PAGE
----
North Korea in relation to South Korea is interesting. For several decades, North Korea was richer and more advanced than South Korea. This was partly to do with financial support from China and Russia but also partly to do with chaos and mismanagement in the South. What’s worth noting is that the current situation wasn’t inevitable. Cha was foreign policy advisor to several US presidents and is well placed to understand North Korea and its place in the international system. It wasn’t always as isolated as it is now, with even China’s support hesitant and reluctant.
Much of the book is focused on North Korea’s pursuit of nuclear weapons and the motivations behind it. Cha credibly argues that there is no way that North Korea will willingly stop developing nuclear weapons. It is the only leverage they have and the last twenty years have seen it work pretty well. They saw Qaddafi give up his nuclear enrichment programme only to be invaded by the US and the North Korean regime has a strong incentive to maintain its own development.
And finally, will there ever be a popular uprising? Cha thinks it’s unlikely. The control the Kim family has over the population and the way the cultural narrative has been manipulated has resulted in a people that have very little access to the outside world. Popular uprisings depend on the belief that life could be better, because it is seen to be better elsewhere. The North Koreans don’t have that belief. They have been told that life is much worse outside their own country and denied access to any information that might suggest otherwise.
This is a fascinating book. I haven’t read anything about North Korea before and much of this was new to me. I can’t tell you if there are better books out there, but if you want to know how North Korea became the impossible place it is now, then this is a good place to start. It’s a dense book with a lot of erudition but Cha’s writing style is light and pacy, so it never feels as heavy as it actually is. A surprisingly easy read and I enjoyed it.
Mindplayers by Pat Cadigan
Published 1988 by Gollancz
In a world where virtual reality is inside everyone’s head and you can choose to be someone else if you tire of your own personality, somethings are still illegal. Like being crazy without a license. Seeking altered states of consciousness and living an impulsive, directionless life, Allie Haas tries a black market trip into paranoia. It leaves her unconscious and dying and her dealer drops her off at a mental drycleaner, leading to both of them being arrested.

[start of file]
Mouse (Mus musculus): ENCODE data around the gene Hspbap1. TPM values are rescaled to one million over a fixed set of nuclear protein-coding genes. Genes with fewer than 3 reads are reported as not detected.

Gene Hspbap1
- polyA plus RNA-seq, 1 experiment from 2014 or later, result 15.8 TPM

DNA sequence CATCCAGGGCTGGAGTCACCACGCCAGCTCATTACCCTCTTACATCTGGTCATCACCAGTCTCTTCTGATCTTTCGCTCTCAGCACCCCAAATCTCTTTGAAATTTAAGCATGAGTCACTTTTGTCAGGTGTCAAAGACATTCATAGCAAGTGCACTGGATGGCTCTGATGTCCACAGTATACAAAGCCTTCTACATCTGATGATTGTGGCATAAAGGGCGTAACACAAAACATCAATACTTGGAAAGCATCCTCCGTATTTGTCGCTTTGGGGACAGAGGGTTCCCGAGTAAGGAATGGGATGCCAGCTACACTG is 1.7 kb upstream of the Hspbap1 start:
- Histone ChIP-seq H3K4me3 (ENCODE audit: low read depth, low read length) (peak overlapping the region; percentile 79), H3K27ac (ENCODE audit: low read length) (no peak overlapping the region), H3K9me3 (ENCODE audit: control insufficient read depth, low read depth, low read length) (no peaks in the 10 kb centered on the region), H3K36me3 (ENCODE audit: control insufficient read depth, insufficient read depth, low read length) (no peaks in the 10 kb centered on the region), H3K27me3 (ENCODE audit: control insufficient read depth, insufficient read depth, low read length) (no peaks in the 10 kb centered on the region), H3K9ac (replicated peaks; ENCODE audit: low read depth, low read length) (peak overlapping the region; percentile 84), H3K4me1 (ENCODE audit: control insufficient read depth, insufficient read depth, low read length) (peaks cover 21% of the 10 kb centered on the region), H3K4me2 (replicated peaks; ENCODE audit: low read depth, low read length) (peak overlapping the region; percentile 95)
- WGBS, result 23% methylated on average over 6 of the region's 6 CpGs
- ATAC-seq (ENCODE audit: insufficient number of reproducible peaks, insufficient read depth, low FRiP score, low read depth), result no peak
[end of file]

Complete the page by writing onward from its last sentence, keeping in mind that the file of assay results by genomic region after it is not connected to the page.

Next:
Allie is offered a deal: train as a mindplayer to facilitate the work and games of others, or be imprisoned. She takes the deal.
Mindplayers is a fascinating exploration of our inner mental worlds and how we use narrative to create ourselves and our lives. Allie finds intimacy with others in the mental realm, discovers what happens when someone has their personality stolen and helps other discover meaning in their creative work. It’s like meditation and psychology combined, enhanced and lifted to another level. What might be possible if we could have such insight into ourselves?
I really enjoyed this. It combines great storytelling with serious exploration of science and technology and its impact on humans. Science fiction at its best.
The Rent Trap by Rosie Walker and Samir Jeraj
Published by Pluto Books in 2016
The Rent Trap explores the world of private renting and how rising house prices make home ownership out of reach for many renters. It looks at the instability caused by short term contracts and the impact on families. The book covers the de-regulation of the housing market and what that means for tenants.
Most landlords aren’t property developers. Most are individuals who’ve bought a second house as an investment for their retirements, or owner-occupiers renting a room to help with the mortgage payments. But what this means is that the people paying for the house aren’t the ones who’ll eventually own it and this is creating wide inequality. It’s interesting to see how individual small decisions, made for good reasons, create a huge problem in the absence of regulation.
Worth a read.
Shake Hands with the Devil: The Failure of Humanity in Rwanda by Lt. Gen. Romeo Dallaire
Published by Random House in 2003
I went to Rwanda last year on a work trip and it inspired me to learn more about the genocide in 1994. I visited the excellent Genocide Memorial and bought several books.
Shake Hands with the Devil is the memoir of the force commander of the UN mission to Rwanda. It starts slowly, with some time spent on Lt. Gen. Dallaire’s career and experience, but by the end of the book it is clear why this needs to be covered in such detail.
This is a book about the actions of the international community in response to the crisis, or, more precisely, the lack of action. As Dallaire describes his experiences in Rwanda and with the UN it becomes clear that there was a lot going on that he was not aware of until far too late. The politics surrounding the genocide – the relationships the Rwandan government forces and the Rwandan Patriotic Front had with France, the US, and other western countries independent of the UN, the domestic situations in those countries and the public tolerance for another foreign intervention, the under-resourcing of the UN – contributed to something truly terrible. Shake Hands with the Devil doesn’t exonerate the Rwandans who made this happen and the choices both sides made, but he does make clear how the structural, systemic issues in international relations supported and exacerbated those choices.
There is a tragic honesty in this memoir: Dallaire comes across as a man well and truly out of his depth. He lauds and celebrates the officers and soldiers assigned to the mission but doesn’t hide his own failings. Indeed, the early pages spent exploring his own experience serve to show how his lack of real conflict experience hampered him as well as demonstrating the abilities that qualified him for the role.
Shake Hands with the Devil is an eye-opening read. The exposure of the way the UN has to operate, and what that means for people it is supposed to help, is damning.